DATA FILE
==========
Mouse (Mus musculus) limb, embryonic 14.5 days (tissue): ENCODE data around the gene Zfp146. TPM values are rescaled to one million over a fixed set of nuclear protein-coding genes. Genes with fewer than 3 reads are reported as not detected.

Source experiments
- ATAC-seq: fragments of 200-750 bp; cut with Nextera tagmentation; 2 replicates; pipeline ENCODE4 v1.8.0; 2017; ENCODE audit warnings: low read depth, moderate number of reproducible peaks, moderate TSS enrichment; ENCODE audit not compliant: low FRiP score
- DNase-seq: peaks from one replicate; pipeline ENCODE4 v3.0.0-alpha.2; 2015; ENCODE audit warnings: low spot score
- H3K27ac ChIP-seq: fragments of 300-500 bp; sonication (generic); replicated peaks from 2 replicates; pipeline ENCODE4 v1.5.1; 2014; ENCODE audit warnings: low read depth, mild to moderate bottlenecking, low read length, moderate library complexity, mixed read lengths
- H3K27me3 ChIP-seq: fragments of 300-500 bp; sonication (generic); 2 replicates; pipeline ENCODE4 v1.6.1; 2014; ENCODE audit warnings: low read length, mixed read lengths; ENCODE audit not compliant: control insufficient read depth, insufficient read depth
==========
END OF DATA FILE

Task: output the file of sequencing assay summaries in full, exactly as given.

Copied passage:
Mouse (Mus musculus) limb, embryonic 14.5 days (tissue): ENCODE data around the gene Zfp146. TPM values are rescaled to one million over a fixed set of nuclear protein-coding genes. Genes with fewer than 3 reads are reported as not detected.

Source experiments
- ATAC-seq: fragments of 200-750 bp; cut with Nextera tagmentation; 2 replicates; pipeline ENCODE4 v1.8.0; 2017; ENCODE audit warnings: low read depth, moderate number of reproducible peaks, moderate TSS enrichment; ENCODE audit not compliant: low FRiP score
- DNase-seq: peaks from one replicate; pipeline ENCODE4 v3.0.0-alpha.2; 2015; ENCODE audit warnings: low spot score
- H3K27ac ChIP-seq: fragments of 300-500 bp; sonication (generic); replicated peaks from 2 replicates; pipeline ENCODE4 v1.5.1; 2014; ENCODE audit warnings: low read depth, mild to moderate bottlenecking, low read length, moderate library complexity, mixed read lengths
- H3K27me3 ChIP-seq: fragments of 300-500 bp; sonication (generic); 2 replicates; pipeline ENCODE4 v1.6.1; 2014; ENCODE audit warnings: low read length, mixed read lengths; ENCODE audit not compliant: control insufficient read depth, insufficient read depth